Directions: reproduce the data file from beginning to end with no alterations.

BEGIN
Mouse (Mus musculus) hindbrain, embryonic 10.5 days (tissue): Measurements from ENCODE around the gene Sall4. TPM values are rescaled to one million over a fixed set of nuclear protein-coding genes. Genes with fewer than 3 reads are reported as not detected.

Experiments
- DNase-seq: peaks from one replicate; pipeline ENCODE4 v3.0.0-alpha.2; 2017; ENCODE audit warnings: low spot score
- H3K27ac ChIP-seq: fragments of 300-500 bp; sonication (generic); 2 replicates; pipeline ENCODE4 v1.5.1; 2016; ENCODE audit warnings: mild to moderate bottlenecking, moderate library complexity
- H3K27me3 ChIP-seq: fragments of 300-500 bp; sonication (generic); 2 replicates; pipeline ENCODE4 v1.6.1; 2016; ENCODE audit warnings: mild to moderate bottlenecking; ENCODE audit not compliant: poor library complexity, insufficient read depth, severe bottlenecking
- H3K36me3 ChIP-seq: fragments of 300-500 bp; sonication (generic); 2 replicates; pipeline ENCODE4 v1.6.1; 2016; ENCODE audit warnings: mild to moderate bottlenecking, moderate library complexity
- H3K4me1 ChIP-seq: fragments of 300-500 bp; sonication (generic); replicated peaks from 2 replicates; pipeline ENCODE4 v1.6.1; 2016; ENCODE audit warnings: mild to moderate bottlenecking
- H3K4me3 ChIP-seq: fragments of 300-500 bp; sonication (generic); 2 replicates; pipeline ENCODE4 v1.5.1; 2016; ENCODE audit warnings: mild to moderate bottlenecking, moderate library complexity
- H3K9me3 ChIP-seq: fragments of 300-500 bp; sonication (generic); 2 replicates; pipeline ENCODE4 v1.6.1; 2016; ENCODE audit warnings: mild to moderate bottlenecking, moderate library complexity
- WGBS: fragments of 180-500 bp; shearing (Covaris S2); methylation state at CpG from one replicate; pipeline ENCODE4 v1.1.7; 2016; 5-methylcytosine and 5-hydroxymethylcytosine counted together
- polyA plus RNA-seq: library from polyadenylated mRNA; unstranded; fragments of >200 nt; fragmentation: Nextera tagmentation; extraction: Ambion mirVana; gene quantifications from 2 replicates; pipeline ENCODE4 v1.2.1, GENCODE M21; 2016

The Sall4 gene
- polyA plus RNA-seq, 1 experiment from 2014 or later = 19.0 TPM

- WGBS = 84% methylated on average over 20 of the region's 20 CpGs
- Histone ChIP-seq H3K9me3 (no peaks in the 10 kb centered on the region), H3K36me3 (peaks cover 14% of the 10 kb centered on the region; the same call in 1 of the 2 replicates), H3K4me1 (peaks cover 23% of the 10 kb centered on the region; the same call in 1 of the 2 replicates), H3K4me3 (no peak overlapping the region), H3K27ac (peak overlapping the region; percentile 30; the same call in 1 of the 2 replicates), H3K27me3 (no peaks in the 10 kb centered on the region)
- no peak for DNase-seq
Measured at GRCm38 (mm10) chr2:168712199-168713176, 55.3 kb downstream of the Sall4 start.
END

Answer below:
Mouse (Mus musculus) hindbrain, embryonic 10.5 days (tissue): Measurements from ENCODE around the gene Sall4. TPM values are rescaled to one million over a fixed set of nuclear protein-coding genes. Genes with fewer than 3 reads are reported as not detected.

Experiments
- DNase-seq: peaks from one replicate; pipeline ENCODE4 v3.0.0-alpha.2; 2017; ENCODE audit warnings: low spot score
- H3K27ac ChIP-seq: fragments of 300-500 bp; sonication (generic); 2 replicates; pipeline ENCODE4 v1.5.1; 2016; ENCODE audit warnings: mild to moderate bottlenecking, moderate library complexity
- H3K27me3 ChIP-seq: fragments of 300-500 bp; sonication (generic); 2 replicates; pipeline ENCODE4 v1.6.1; 2016; ENCODE audit warnings: mild to moderate bottlenecking; ENCODE audit not compliant: poor library complexity, insufficient read depth, severe bottlenecking
- H3K36me3 ChIP-seq: fragments of 300-500 bp; sonication (generic); 2 replicates; pipeline ENCODE4 v1.6.1; 2016; ENCODE audit warnings: mild to moderate bottlenecking, moderate library complexity
- H3K4me1 ChIP-seq: fragments of 300-500 bp; sonication (generic); replicated peaks from 2 replicates; pipeline ENCODE4 v1.6.1; 2016; ENCODE audit warnings: mild to moderate bottlenecking
- H3K4me3 ChIP-seq: fragments of 300-500 bp; sonication (generic); 2 replicates; pipeline ENCODE4 v1.5.1; 2016; ENCODE audit warnings: mild to moderate bottlenecking, moderate library complexity
- H3K9me3 ChIP-seq: fragments of 300-500 bp; sonication (generic); 2 replicates; pipeline ENCODE4 v1.6.1; 2016; ENCODE audit warnings: mild to moderate bottlenecking, moderate library complexity
- WGBS: fragments of 180-500 bp; shearing (Covaris S2); methylation state at CpG from one replicate; pipeline ENCODE4 v1.1.7; 2016; 5-methylcytosine and 5-hydroxymethylcytosine counted together
- polyA plus RNA-seq: library from polyadenylated mRNA; unstranded; fragments of >200 nt; fragmentation: Nextera tagmentation; extraction: Ambion mirVana; gene quantifications from 2 replicates; pipeline ENCODE4 v1.2.1, GENCODE M21; 2016

The Sall4 gene
- polyA plus RNA-seq, 1 experiment from 2014 or later = 19.0 TPM

- WGBS = 84% methylated on average over 20 of the region's 20 CpGs
- Histone ChIP-seq H3K9me3 (no peaks in the 10 kb centered on the region), H3K36me3 (peaks cover 14% of the 10 kb centered on the region; the same call in 1 of the 2 replicates), H3K4me1 (peaks cover 23% of the 10 kb centered on the region; the same call in 1 of the 2 replicates), H3K4me3 (no peak overlapping the region), H3K27ac (peak overlapping the region; percentile 30; the same call in 1 of the 2 replicates), H3K27me3 (no peaks in the 10 kb centered on the region)
- no peak for DNase-seq
Measured at GRCm38 (mm10) chr2:168712199-168713176, 55.3 kb downstream of the Sall4 start.